Now, if you look at the frequency of the terms mentioned everywhere, it’s clear resnet is becoming exponentially more popular. In practice, it works really well. And when things work, most people don’t question why, unless you’re dealing with academic researchers and that’s literally the only question they’re asking and all their home and office furniture has the word “Why?” stitched on it in elegant textile cursive. So, when researchers took a closer look at the problem, they discovered it wasn’t the signal magnitude that was decaying to zero; rather, it was the amount of useful information hitting empty. Even though the signal strength remained, it became little more than white noise once it hit the bottom – no useful structure and completely random, like an infomercial at 3 am. The researchers discovered that when you have the skip connections in place, the gradient that progresses backwards no longer resembles white noise. Instead, it looks like something called “Brown noise” which means it managed to preserve its useful structure and can also be worn after Labour Day.
Why this impressed us: Besides being good science, we found these themes interesting for their immense value toward practicality: when our machine learning system doesn’t work, we want to find out why it doesn’t work (aside from silly bugs and bad code, of course). Many times, models fail simply because we have the wrong intuition about something. Better theoretical understanding allows us to debug our ML system much more efficiently.
One of the big themes to emerge at RLDM earlier this year, meta-learning, or “learning to learn” made its presence felt once more at ICML. Meta-learning is not meant to replace systems like unsupervised learning, or semi-supervised learning; rather, it provides a new perspective and set of techniques to help solve these existing problems. Today, when you’re given data, you have one model that learns the structure of the data, while higher-level models inform us of the best and most efficient ways to learn that data. This may look like pointing out what to pay attention to, or how quickly to adapt your parameters to accept new information versus relying on prior knowledge. Really, the approaches are endless.
So far, however, none of these meta-optimizers has demonstrated a particularly impressive ability to generalize the learned learning toward new tasks that would be able to outperform strong baselines, such as Adam. With this problem in mind, Model-Agnostic Meta-Learning (MAML), a new work presented by Chelsea Finn, Pieter Abbeel, and Sergey Levine, demonstrated shockingly good results on a different aspect of meta-learning that focused on representations.
The gist of their work is to make sure any representational learning can be easily adapted to new tasks simply by requiring that learned representation is easily fine-tuned to new tasks. In practice, they achieved this solution through a very smart trick: You just have to compute one-step and/or multi-step task-specific fine-tuned parameters, then compute a meta-learning update direction by averaging gradients from the tasks, with each evaluated at their own task-specific fine-tuned location. This method ensures the representation can always be adapted to specific tasks quickly and within one or two gradient steps. The most amazing part, however, is that this single algorithm applies to a huge breadth of completely different problem domains, and has improved the results by a wide margin along each one. Some even beat the domain-specific state-of-the-art.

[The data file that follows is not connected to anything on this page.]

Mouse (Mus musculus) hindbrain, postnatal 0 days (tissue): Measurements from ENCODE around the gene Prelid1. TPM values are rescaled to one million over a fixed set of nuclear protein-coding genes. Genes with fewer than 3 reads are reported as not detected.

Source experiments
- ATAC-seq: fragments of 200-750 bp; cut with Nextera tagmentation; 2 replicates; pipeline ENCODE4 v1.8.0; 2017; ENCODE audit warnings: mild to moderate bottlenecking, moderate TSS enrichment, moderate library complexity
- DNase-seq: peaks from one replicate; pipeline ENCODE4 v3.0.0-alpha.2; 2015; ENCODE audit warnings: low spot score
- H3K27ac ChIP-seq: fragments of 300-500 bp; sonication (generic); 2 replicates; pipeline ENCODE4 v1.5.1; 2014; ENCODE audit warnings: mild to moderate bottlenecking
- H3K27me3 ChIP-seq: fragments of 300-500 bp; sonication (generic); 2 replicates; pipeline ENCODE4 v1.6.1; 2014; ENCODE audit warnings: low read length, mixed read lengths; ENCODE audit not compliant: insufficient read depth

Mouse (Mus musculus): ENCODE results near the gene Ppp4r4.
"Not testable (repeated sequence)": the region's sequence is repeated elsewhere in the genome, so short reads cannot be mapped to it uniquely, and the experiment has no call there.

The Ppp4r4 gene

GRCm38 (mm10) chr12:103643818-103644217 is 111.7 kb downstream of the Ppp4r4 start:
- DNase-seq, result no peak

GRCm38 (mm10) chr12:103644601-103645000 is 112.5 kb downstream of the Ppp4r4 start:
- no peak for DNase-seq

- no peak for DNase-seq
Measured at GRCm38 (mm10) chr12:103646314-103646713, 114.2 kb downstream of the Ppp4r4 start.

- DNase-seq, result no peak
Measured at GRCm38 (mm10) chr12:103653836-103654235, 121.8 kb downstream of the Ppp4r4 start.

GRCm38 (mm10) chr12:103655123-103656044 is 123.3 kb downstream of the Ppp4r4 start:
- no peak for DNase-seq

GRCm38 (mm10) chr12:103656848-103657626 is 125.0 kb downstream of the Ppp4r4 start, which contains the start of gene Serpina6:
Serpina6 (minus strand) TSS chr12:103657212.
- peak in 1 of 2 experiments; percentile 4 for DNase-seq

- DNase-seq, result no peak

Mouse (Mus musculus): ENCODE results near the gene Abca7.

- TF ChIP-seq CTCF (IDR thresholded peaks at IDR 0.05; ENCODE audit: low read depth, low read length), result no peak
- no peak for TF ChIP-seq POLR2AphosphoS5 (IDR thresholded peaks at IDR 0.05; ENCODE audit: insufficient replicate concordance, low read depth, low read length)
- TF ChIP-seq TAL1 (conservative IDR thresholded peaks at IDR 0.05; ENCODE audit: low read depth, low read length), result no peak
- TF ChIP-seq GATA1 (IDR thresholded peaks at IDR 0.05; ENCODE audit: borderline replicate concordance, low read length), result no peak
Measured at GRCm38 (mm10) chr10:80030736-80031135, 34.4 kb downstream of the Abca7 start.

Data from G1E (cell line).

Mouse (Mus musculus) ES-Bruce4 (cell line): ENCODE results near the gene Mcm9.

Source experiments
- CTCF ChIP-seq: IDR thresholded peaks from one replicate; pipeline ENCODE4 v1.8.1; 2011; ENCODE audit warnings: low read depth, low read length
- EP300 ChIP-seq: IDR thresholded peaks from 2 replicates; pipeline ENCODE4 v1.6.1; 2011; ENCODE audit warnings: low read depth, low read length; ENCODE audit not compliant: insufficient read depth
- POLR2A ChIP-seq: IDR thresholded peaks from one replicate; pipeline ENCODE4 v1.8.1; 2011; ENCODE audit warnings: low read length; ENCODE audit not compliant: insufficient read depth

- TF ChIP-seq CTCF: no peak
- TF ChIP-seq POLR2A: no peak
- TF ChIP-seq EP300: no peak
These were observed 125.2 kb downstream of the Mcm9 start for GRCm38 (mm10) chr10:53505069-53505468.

Why this didn’t just impress, but actually shocked us: General learning-to-learn is really what Artificial General Intelligence strives to achieve – to have one learning algorithm that solves all problems. The fact that these researchers found one algorithm that could be applied to very, very different problems with very different sources of difficulty is proof positive these algorithms can actually learn how to learn extremely well. But if we’re being honest, the most shocking bit was how quickly this area has progressed.
While not a research area per se, gradient-on-gradient has become a much more widely spread technique both in the traditional sense, and through parameter gradient on function input gradient. The MAML paper (discussed above) is one such example and there were many more presented at the conference this year. It’s like an X-ray machine that allows us to look at our models and algorithms from a completely new perspective.
Of course, it’s not as though researchers woke up yesterday, stretched, stumbled bleary-eyed into the kitchen, made a coffee and discovered this approach: Gradient-on-gradient has already been seen as a useful tool for a while. What’s changed is our capacity for compute. It’s only recently that software and hardware have advanced to the degree where this application can be carried out on a large-scale basis.
To sum it all up: All these breakthroughs are part of our progress in computational resources – both software and hardware – that provide the capacity to “see” under the proverbial hood. The more rapidly these elements become available, the more people will be able to explore and pioneer the new techniques that can perform all these amazing tasks and the more we increase capacity to be shocked and blown away by what we’ll see at ICML 2018.